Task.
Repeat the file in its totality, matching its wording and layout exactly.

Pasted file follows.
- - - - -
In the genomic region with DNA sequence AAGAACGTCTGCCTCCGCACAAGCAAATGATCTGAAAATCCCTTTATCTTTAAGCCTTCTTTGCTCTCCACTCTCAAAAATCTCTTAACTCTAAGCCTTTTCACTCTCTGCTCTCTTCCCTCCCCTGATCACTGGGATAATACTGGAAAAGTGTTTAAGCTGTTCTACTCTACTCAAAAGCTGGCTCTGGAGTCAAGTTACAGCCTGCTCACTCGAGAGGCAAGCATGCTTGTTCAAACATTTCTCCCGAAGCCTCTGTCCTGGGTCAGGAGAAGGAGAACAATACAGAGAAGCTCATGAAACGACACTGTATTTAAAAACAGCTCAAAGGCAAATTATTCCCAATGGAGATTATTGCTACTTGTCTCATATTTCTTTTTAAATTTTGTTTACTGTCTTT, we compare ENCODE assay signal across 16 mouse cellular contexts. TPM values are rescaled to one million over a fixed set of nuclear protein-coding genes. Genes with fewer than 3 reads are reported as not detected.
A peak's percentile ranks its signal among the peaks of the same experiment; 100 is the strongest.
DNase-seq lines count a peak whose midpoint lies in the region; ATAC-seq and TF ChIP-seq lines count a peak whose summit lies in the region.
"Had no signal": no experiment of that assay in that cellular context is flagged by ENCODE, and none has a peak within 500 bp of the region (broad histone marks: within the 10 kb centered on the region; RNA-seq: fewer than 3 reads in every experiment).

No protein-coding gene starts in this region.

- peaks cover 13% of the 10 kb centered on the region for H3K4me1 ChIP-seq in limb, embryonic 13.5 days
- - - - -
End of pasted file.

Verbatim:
In the genomic region with DNA sequence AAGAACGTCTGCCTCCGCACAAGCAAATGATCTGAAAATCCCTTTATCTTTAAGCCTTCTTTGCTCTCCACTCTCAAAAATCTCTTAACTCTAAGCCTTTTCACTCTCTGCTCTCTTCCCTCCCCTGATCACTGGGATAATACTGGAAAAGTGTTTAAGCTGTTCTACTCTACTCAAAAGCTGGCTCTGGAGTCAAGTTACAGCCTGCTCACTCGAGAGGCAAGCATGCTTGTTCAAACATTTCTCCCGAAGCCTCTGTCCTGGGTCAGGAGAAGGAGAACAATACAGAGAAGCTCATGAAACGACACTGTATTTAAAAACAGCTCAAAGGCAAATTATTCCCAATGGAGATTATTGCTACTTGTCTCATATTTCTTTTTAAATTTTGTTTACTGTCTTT, we compare ENCODE assay signal across 16 mouse cellular contexts. TPM values are rescaled to one million over a fixed set of nuclear protein-coding genes. Genes with fewer than 3 reads are reported as not detected.
A peak's percentile ranks its signal among the peaks of the same experiment; 100 is the strongest.
DNase-seq lines count a peak whose midpoint lies in the region; ATAC-seq and TF ChIP-seq lines count a peak whose summit lies in the region.
"Had no signal": no experiment of that assay in that cellular context is flagged by ENCODE, and none has a peak within 500 bp of the region (broad histone marks: within the 10 kb centered on the region; RNA-seq: fewer than 3 reads in every experiment).

No protein-coding gene starts in this region.

- peaks cover 13% of the 10 kb centered on the region for H3K4me1 ChIP-seq in limb, embryonic 13.5 days